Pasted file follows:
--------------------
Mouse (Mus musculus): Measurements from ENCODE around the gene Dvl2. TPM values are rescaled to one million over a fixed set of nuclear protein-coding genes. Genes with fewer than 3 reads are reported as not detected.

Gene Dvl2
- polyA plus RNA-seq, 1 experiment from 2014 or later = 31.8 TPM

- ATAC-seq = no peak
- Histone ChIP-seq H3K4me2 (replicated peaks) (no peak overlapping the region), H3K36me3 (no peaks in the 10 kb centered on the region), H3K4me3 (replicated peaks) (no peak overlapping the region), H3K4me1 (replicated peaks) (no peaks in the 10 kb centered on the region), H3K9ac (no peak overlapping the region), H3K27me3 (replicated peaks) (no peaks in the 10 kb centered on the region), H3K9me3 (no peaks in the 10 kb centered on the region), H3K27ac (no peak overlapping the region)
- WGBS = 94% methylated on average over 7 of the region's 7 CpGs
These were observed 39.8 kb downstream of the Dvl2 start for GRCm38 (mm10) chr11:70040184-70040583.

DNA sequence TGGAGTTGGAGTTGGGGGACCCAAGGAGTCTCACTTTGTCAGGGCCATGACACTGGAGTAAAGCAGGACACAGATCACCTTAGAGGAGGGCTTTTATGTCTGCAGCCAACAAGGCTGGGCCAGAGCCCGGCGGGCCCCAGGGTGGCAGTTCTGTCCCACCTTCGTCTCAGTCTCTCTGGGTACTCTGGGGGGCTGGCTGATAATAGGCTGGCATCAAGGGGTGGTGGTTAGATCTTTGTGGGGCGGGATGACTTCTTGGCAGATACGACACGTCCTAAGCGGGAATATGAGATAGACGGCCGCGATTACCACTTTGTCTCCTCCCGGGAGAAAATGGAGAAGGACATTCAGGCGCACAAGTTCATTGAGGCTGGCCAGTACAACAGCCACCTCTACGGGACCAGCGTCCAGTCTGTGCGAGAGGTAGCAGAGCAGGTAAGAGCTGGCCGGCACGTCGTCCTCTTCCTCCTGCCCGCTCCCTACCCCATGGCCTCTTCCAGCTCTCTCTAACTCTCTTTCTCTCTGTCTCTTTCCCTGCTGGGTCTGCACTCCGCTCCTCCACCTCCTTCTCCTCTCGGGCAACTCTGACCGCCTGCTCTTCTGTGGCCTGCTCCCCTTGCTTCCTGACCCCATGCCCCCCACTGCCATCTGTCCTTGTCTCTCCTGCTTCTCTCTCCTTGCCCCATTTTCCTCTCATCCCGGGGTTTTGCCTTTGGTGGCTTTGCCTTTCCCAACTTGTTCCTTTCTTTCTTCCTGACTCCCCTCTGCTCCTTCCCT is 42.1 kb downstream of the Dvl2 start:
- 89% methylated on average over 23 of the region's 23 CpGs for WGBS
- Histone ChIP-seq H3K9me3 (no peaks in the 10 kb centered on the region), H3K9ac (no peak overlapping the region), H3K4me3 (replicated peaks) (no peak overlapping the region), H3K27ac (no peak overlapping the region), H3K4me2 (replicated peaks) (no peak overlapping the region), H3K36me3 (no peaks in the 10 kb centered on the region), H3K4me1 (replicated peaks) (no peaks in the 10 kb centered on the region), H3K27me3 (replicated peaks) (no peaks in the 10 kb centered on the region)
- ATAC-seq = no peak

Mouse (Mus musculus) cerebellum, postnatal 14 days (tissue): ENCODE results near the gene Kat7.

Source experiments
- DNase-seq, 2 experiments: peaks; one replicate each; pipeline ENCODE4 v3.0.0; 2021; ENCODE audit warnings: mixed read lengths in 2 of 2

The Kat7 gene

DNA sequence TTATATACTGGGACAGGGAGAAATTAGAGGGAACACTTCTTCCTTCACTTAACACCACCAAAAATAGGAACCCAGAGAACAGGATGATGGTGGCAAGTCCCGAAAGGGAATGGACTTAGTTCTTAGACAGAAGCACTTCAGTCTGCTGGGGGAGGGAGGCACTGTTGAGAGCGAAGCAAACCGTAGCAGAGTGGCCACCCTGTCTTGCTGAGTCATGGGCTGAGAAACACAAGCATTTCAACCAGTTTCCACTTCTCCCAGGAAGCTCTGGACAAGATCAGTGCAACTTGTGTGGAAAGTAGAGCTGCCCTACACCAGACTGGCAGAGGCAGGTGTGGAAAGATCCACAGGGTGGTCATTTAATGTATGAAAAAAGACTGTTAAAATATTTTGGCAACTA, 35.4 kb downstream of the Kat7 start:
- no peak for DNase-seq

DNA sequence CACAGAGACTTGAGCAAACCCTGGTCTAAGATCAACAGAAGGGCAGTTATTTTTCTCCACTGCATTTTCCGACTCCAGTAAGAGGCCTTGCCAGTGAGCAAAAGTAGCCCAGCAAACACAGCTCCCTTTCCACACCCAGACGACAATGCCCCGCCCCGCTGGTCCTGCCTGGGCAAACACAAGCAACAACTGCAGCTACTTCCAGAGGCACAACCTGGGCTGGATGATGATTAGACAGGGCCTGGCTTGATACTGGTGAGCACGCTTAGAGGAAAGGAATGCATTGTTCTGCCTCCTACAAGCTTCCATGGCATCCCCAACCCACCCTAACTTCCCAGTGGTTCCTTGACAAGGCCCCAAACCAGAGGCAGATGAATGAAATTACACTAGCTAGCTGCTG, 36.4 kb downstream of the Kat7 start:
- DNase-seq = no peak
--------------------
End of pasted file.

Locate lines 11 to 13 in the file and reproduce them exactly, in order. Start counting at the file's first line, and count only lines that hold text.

- ATAC-seq = no peak

Mouse (Mus musculus) cerebellum, postnatal 14 days (tissue): ENCODE results near the gene Kat7.

Source experiments